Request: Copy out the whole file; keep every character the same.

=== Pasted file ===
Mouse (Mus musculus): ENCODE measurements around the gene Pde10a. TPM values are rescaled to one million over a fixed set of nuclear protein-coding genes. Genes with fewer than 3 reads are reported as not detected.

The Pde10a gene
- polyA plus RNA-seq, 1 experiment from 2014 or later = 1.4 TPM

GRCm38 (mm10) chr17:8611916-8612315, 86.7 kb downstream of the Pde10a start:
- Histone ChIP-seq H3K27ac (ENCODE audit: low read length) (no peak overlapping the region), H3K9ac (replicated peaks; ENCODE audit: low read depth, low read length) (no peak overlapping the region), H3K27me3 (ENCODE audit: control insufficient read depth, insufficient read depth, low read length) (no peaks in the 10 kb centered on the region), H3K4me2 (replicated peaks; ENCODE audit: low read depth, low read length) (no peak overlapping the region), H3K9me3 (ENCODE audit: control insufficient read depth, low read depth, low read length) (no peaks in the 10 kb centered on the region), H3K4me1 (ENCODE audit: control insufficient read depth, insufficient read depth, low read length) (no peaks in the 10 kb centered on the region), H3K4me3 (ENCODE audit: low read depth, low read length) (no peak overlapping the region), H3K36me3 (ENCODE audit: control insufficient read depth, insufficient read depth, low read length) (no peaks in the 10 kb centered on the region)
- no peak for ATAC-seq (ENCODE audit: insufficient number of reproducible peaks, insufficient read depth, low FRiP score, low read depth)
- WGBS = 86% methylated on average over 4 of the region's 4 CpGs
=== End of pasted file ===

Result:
Mouse (Mus musculus): ENCODE measurements around the gene Pde10a. TPM values are rescaled to one million over a fixed set of nuclear protein-coding genes. Genes with fewer than 3 reads are reported as not detected.

The Pde10a gene
- polyA plus RNA-seq, 1 experiment from 2014 or later = 1.4 TPM

GRCm38 (mm10) chr17:8611916-8612315, 86.7 kb downstream of the Pde10a start:
- Histone ChIP-seq H3K27ac (ENCODE audit: low read length) (no peak overlapping the region), H3K9ac (replicated peaks; ENCODE audit: low read depth, low read length) (no peak overlapping the region), H3K27me3 (ENCODE audit: control insufficient read depth, insufficient read depth, low read length) (no peaks in the 10 kb centered on the region), H3K4me2 (replicated peaks; ENCODE audit: low read depth, low read length) (no peak overlapping the region), H3K9me3 (ENCODE audit: control insufficient read depth, low read depth, low read length) (no peaks in the 10 kb centered on the region), H3K4me1 (ENCODE audit: control insufficient read depth, insufficient read depth, low read length) (no peaks in the 10 kb centered on the region), H3K4me3 (ENCODE audit: low read depth, low read length) (no peak overlapping the region), H3K36me3 (ENCODE audit: control insufficient read depth, insufficient read depth, low read length) (no peaks in the 10 kb centered on the region)
- no peak for ATAC-seq (ENCODE audit: insufficient number of reproducible peaks, insufficient read depth, low FRiP score, low read depth)
- WGBS = 86% methylated on average over 4 of the region's 4 CpGs